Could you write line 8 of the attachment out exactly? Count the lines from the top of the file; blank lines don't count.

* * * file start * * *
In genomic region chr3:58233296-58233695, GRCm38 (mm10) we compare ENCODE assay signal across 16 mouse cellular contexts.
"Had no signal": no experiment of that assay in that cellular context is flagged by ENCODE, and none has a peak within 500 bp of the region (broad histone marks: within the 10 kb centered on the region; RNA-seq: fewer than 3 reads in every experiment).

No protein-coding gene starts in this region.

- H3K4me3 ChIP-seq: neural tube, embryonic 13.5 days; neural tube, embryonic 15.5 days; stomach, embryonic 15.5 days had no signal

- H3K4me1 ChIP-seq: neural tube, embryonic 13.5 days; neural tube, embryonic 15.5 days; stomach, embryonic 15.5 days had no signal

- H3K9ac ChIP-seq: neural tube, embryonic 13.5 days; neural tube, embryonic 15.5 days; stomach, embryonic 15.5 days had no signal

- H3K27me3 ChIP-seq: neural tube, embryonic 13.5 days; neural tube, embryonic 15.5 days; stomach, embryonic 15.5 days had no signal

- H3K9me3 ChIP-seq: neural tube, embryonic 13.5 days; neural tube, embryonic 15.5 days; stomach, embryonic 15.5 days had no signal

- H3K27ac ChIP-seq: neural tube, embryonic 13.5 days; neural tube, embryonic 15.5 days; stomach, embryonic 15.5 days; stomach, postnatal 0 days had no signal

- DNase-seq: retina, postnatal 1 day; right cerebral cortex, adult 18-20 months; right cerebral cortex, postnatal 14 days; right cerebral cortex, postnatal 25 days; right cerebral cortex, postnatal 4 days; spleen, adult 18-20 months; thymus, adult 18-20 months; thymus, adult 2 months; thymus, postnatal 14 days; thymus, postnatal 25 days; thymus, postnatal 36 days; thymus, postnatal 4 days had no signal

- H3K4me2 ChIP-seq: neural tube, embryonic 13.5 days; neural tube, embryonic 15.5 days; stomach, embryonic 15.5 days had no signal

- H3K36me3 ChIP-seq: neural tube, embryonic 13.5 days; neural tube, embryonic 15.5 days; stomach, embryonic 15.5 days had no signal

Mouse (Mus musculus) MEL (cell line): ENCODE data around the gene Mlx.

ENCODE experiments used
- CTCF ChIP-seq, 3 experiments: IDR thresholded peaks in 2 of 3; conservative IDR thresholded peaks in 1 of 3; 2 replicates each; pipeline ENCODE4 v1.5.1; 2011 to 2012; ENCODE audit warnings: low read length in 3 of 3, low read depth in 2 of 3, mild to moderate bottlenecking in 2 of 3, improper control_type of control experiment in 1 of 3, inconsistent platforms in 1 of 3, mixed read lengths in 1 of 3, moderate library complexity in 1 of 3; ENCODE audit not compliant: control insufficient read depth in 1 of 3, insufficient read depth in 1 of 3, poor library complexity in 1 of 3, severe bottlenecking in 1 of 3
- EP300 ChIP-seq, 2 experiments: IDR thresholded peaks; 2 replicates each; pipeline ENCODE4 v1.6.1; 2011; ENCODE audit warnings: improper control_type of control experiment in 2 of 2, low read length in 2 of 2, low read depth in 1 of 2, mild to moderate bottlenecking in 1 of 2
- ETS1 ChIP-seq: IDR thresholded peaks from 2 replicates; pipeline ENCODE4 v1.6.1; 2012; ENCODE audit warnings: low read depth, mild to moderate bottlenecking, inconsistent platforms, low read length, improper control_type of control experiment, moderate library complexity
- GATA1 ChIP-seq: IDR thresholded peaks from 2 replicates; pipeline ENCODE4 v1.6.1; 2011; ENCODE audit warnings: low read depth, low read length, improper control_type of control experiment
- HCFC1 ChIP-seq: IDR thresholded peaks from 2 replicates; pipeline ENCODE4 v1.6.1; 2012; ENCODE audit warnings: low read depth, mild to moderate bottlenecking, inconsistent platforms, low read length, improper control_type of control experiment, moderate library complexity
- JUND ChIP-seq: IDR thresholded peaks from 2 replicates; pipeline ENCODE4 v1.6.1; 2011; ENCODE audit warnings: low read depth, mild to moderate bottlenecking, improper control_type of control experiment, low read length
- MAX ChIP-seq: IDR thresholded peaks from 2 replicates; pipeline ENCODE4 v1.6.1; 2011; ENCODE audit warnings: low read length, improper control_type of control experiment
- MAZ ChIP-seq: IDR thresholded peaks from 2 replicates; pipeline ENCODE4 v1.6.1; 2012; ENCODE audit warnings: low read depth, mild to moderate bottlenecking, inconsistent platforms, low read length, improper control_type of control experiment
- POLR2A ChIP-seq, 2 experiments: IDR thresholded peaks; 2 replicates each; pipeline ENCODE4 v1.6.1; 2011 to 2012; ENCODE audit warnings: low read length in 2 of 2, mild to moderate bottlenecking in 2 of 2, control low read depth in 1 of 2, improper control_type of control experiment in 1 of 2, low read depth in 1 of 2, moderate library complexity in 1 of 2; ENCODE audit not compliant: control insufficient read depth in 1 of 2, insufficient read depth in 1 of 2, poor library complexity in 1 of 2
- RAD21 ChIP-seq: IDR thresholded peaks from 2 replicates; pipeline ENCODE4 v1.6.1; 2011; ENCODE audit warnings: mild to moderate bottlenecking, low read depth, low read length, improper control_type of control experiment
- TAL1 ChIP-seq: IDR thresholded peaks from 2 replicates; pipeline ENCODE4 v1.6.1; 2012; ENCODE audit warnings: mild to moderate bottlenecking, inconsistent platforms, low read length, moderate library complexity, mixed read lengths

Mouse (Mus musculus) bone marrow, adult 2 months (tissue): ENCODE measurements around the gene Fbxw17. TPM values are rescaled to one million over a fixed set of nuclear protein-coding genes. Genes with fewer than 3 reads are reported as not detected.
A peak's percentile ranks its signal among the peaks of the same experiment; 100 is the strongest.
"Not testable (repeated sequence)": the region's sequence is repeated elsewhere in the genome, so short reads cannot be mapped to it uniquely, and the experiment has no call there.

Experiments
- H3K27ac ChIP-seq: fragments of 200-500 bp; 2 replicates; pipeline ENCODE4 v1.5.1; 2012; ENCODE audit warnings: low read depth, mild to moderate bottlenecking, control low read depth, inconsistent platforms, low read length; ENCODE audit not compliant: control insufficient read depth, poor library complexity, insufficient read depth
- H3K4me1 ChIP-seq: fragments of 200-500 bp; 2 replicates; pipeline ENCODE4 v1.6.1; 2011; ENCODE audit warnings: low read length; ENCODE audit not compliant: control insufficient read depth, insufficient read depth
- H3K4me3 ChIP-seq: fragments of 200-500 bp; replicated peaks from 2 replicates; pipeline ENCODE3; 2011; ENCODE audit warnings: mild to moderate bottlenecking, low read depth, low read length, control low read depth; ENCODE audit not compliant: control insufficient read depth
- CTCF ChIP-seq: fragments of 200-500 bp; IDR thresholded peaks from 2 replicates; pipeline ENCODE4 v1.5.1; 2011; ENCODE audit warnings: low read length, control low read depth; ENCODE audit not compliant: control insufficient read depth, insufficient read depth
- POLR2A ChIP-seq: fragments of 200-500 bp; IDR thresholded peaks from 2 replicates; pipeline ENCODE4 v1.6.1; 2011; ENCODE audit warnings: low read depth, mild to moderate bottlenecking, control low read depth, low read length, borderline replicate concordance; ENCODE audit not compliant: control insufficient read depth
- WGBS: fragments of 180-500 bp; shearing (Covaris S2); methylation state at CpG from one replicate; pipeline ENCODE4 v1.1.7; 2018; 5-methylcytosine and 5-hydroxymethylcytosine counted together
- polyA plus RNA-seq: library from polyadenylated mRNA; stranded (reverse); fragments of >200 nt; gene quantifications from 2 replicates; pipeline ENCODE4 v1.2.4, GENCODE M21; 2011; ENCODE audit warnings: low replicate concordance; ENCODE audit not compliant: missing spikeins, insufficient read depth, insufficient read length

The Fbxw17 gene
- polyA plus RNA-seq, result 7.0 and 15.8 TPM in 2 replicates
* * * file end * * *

- H3K9me3 ChIP-seq: neural tube, embryonic 13.5 days; neural tube, embryonic 15.5 days; stomach, embryonic 15.5 days had no signal